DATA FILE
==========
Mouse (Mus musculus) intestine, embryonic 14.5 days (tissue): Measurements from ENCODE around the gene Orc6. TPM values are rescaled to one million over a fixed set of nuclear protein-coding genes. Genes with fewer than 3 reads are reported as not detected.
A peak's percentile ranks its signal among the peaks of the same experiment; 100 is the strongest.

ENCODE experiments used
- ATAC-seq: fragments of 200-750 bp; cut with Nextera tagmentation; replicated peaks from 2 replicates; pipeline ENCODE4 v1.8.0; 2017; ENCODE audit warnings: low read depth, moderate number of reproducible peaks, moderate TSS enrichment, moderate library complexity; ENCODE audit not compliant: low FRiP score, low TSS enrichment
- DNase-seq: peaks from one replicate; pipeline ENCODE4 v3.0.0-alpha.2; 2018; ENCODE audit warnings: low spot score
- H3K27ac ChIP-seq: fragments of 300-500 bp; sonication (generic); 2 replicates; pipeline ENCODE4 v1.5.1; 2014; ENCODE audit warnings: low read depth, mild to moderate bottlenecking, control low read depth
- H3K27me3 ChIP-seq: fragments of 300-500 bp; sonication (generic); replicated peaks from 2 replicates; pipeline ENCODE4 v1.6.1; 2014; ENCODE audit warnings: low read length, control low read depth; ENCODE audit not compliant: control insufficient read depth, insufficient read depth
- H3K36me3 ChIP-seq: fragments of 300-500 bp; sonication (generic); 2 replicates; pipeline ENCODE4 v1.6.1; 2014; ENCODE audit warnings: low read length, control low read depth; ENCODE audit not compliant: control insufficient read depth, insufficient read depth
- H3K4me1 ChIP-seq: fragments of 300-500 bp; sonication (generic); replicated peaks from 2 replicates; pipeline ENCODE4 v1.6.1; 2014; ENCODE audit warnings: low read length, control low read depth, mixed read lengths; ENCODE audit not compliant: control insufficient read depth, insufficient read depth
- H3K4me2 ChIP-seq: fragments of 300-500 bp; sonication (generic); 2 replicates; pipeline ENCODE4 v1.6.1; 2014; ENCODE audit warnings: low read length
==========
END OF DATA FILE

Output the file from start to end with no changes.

Mouse (Mus musculus) intestine, embryonic 14.5 days (tissue): Measurements from ENCODE around the gene Orc6. TPM values are rescaled to one million over a fixed set of nuclear protein-coding genes. Genes with fewer than 3 reads are reported as not detected.
A peak's percentile ranks its signal among the peaks of the same experiment; 100 is the strongest.

ENCODE experiments used
- ATAC-seq: fragments of 200-750 bp; cut with Nextera tagmentation; replicated peaks from 2 replicates; pipeline ENCODE4 v1.8.0; 2017; ENCODE audit warnings: low read depth, moderate number of reproducible peaks, moderate TSS enrichment, moderate library complexity; ENCODE audit not compliant: low FRiP score, low TSS enrichment
- DNase-seq: peaks from one replicate; pipeline ENCODE4 v3.0.0-alpha.2; 2018; ENCODE audit warnings: low spot score
- H3K27ac ChIP-seq: fragments of 300-500 bp; sonication (generic); 2 replicates; pipeline ENCODE4 v1.5.1; 2014; ENCODE audit warnings: low read depth, mild to moderate bottlenecking, control low read depth
- H3K27me3 ChIP-seq: fragments of 300-500 bp; sonication (generic); replicated peaks from 2 replicates; pipeline ENCODE4 v1.6.1; 2014; ENCODE audit warnings: low read length, control low read depth; ENCODE audit not compliant: control insufficient read depth, insufficient read depth
- H3K36me3 ChIP-seq: fragments of 300-500 bp; sonication (generic); 2 replicates; pipeline ENCODE4 v1.6.1; 2014; ENCODE audit warnings: low read length, control low read depth; ENCODE audit not compliant: control insufficient read depth, insufficient read depth
- H3K4me1 ChIP-seq: fragments of 300-500 bp; sonication (generic); replicated peaks from 2 replicates; pipeline ENCODE4 v1.6.1; 2014; ENCODE audit warnings: low read length, control low read depth, mixed read lengths; ENCODE audit not compliant: control insufficient read depth, insufficient read depth
- H3K4me2 ChIP-seq: fragments of 300-500 bp; sonication (generic); 2 replicates; pipeline ENCODE4 v1.6.1; 2014; ENCODE audit warnings: low read length